CBC/Radio-Canada president and CEO Catherine Tait said Tuesday that the company is eliminating performance pay for some managers for the year, amid fears that hundreds of employees will lose their jobs. Members of Congress were angered by the refusal.
Tite said the extra pay is built into managers’ salaries and is not like the year-end “bonus” that is standard in the private sector. A portion of the salary will be withheld and will only be paid if the company achieves pre-set “key performance indicators” or KPIs, Tait said.
If the company fails to meet any of the KPIs, a portion of the salaries of executives who are “at risk” will be withheld, similar to the 2022-23 financial year when two of these indicators were not met. He said that it would be possible.
KPIs are detailed in company documentation. annual report And it includes specific metrics like audience size and reach.
Despite political headwinds, Mr Tate told MPs on the House of Commons heritage committee that performance pay would continue in 2023-24.
He said it would be lower than in past years as the company is expected to miss its revenue targets.
“If we can achieve this year’s results and our 1,140 independent, non-union employees can achieve their goals, I will recommend that they receive fair compensation and performance pay,” Tait said.
“We are on track to achieve most of our goals, which means some corporate performance awards will be awarded.”
Asked by Conservative MP Marilyn Gladu if he would accept this year’s bonus, Mr Tate dodged the question by saying it was up to the government to decide how much he would be paid each year.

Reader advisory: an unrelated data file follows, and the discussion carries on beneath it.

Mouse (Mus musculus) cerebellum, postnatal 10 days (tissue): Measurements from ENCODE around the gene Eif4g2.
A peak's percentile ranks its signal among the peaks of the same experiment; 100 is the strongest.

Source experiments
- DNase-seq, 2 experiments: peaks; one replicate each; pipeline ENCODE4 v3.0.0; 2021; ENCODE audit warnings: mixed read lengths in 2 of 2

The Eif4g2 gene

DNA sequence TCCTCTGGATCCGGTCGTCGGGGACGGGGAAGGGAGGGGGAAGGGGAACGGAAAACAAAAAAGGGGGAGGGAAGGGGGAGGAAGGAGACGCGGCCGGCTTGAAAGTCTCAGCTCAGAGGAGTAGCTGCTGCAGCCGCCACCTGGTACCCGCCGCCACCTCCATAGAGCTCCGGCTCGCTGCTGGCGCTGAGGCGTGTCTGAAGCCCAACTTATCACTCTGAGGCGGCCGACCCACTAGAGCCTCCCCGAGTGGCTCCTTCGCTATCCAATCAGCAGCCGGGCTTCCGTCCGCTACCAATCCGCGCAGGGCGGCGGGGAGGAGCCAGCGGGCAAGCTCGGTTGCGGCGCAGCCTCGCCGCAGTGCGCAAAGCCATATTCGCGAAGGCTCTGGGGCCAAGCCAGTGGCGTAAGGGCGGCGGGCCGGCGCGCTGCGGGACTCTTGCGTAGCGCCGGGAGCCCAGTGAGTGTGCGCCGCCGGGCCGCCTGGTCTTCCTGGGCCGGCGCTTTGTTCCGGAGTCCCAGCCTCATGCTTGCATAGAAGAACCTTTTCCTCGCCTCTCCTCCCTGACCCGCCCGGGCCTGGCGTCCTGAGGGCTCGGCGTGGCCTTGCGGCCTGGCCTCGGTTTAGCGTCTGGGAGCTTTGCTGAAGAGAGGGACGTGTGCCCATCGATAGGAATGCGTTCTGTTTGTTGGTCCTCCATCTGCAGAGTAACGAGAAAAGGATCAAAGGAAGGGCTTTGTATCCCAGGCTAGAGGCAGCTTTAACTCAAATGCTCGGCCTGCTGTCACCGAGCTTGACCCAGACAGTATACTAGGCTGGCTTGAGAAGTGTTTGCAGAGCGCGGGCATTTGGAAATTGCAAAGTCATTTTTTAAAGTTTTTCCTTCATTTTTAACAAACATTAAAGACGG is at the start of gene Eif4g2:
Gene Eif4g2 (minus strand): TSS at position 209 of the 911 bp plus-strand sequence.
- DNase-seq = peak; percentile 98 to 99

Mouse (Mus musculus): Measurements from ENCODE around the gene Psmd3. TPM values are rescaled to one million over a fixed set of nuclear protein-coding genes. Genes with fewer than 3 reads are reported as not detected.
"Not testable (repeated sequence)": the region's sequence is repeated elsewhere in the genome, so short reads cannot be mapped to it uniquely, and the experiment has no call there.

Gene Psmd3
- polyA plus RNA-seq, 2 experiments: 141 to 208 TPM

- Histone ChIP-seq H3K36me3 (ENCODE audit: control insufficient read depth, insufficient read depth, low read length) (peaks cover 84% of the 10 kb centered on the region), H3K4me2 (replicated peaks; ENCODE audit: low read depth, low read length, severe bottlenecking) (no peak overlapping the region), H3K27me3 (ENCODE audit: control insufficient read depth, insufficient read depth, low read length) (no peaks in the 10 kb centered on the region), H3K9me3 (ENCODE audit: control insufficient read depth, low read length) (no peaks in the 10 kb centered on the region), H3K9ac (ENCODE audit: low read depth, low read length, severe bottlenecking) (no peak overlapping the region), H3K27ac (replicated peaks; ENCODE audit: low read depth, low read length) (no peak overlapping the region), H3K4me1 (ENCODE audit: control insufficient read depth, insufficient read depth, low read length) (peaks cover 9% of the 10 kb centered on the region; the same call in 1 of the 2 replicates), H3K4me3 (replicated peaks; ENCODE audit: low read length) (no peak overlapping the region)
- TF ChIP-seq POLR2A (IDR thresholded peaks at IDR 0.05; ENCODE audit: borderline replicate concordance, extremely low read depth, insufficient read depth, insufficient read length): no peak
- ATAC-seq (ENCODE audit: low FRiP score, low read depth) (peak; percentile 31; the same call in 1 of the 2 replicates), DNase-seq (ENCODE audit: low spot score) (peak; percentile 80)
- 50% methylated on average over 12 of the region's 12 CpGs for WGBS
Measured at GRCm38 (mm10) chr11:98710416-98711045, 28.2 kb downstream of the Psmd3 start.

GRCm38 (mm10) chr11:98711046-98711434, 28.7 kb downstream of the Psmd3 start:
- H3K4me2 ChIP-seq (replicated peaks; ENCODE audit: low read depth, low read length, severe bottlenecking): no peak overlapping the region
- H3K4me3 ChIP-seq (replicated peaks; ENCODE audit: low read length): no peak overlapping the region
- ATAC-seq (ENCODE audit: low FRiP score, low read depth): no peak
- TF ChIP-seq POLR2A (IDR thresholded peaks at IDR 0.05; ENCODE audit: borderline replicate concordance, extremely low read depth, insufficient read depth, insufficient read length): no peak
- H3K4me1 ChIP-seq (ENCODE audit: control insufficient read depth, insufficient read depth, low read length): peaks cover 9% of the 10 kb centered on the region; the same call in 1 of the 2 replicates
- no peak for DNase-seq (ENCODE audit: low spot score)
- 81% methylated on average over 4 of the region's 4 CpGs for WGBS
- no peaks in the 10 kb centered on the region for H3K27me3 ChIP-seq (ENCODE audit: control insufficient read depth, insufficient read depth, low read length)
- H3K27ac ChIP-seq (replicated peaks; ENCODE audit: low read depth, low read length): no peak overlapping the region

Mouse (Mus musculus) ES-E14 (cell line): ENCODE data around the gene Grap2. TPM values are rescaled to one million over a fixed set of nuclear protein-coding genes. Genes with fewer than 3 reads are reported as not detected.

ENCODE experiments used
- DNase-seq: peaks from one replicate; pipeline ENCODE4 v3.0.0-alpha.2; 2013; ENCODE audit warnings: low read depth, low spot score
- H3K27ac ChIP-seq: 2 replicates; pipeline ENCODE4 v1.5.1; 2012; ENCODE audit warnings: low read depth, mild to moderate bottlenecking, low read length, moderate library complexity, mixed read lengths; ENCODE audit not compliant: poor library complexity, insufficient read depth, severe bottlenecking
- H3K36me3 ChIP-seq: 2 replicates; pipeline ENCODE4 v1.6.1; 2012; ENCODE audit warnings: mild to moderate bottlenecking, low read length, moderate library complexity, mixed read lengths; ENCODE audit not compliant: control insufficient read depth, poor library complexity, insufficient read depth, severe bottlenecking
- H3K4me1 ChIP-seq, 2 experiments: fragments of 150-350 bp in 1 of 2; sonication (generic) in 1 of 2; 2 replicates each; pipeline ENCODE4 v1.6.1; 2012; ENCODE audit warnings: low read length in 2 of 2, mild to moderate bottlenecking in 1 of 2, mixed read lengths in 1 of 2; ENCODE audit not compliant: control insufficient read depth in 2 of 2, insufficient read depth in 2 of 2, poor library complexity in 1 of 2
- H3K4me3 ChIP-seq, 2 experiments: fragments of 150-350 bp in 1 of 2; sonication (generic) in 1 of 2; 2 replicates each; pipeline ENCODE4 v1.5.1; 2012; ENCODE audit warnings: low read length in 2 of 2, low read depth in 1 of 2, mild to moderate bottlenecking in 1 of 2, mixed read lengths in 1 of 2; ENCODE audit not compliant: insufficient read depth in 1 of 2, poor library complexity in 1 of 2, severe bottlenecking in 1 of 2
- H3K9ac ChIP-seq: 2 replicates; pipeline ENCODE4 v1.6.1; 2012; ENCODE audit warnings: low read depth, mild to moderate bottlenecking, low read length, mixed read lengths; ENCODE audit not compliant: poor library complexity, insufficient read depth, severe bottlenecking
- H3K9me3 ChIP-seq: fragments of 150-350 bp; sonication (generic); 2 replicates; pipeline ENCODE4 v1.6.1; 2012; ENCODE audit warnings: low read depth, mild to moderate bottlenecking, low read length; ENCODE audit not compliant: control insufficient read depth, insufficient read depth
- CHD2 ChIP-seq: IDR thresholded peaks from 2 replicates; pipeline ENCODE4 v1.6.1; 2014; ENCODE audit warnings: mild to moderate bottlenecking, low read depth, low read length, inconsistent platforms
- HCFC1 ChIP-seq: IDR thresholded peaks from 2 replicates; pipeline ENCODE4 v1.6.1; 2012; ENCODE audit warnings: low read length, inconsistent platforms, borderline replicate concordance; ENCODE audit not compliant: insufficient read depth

Unlike other CBC employees, Ms. Tate owes her job to the then-Gov. council order. It is the cabinet that decides her salary, she said.
Tate spoke briefly to reporters after attending the committee meeting. She said she could not unilaterally remove her name from the list of people who should receive her bonus.
When asked to explain why, Tate walked away from the assembled journalists.
CBC/Radio-Canada announced in December that it expected 800 layoffs soon. Of those, 200 are unfilled positions, and another 600 job cuts will be distributed between the company’s English and French services as part of the company’s reduction plan. Approximately $125 million.
A spokesperson for the public broadcaster confirmed that some of these cuts had already been implemented.
“We can now confirm that there have been approximately 100 layoffs across the company: 50 from CBC, 40 from Radio-Canada and 10 from corporate teams,” said spokesperson Leon Marr.
Tite said he was “hopeful” that not all of the expected job cuts would be implemented.
Tait said some of the job cuts could be avoided if the advertising market recovers significantly or the government provides additional funding.
Tate says CBC faces ‘structural deficiencies’
She said annual parliamentary spending by governments on the CBC (about $1.3 billion) has been stagnant for the past 30 years.
Government funding is not indexed to inflation, which has risen in recent years, leaving the company with a “structural deficit” of about $36 million each year.
As a result, the company will have to make cuts to balance its budget, Tate said.
“As I have said many times, public broadcasting faces chronic underfunding,” Tait said.
“At $33 per Canadian, or 10 cents a day, CBC/Radio-Canada is one of the most underfunded public broadcasters in the world, with four times less funding than Britain or France. Until things change, we must continue to make do with what we have and do our best to make the most of our limited resources to accomplish our mission. It won’t. ”
Mr Tate defended the concept of performance pay in principle and said the company must remain competitive.